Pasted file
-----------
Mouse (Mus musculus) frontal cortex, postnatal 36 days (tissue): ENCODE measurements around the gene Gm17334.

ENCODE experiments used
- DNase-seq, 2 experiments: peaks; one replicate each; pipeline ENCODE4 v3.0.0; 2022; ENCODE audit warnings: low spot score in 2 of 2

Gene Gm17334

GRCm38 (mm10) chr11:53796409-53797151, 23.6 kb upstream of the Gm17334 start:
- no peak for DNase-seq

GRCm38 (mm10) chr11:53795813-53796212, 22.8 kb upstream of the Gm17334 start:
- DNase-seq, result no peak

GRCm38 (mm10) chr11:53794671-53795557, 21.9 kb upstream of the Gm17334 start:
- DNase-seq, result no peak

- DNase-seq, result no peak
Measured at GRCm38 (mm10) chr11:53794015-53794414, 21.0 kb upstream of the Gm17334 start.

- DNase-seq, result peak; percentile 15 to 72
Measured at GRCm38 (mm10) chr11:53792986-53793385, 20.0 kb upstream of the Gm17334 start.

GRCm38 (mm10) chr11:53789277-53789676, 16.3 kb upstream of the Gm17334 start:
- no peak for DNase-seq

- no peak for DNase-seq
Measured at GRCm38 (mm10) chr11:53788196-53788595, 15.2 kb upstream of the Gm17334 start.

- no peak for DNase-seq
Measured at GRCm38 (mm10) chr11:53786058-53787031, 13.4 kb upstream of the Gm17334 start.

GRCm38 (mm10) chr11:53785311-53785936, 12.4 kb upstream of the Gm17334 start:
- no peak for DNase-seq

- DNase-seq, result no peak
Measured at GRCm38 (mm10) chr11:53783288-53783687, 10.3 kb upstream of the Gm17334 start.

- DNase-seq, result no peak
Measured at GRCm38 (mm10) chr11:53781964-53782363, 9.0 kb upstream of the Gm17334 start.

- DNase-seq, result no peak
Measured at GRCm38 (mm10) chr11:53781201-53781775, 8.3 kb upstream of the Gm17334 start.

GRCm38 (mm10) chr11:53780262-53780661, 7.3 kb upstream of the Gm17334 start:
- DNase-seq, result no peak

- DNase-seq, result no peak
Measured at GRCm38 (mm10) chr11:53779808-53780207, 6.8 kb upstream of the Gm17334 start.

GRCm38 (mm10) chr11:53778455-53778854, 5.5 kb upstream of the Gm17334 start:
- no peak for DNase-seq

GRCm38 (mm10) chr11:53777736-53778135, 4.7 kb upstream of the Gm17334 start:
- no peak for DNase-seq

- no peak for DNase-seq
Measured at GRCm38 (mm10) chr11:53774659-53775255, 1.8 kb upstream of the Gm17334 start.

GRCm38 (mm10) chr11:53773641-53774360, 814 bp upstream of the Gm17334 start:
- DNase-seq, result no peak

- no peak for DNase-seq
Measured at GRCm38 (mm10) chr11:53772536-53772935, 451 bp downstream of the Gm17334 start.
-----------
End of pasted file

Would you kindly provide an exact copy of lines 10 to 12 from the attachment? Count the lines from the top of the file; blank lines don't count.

- DNase-seq, result no peak

- DNase-seq, result no peak
Measured at GRCm38 (mm10) chr11:53794015-53794414, 21.0 kb upstream of the Gm17334 start.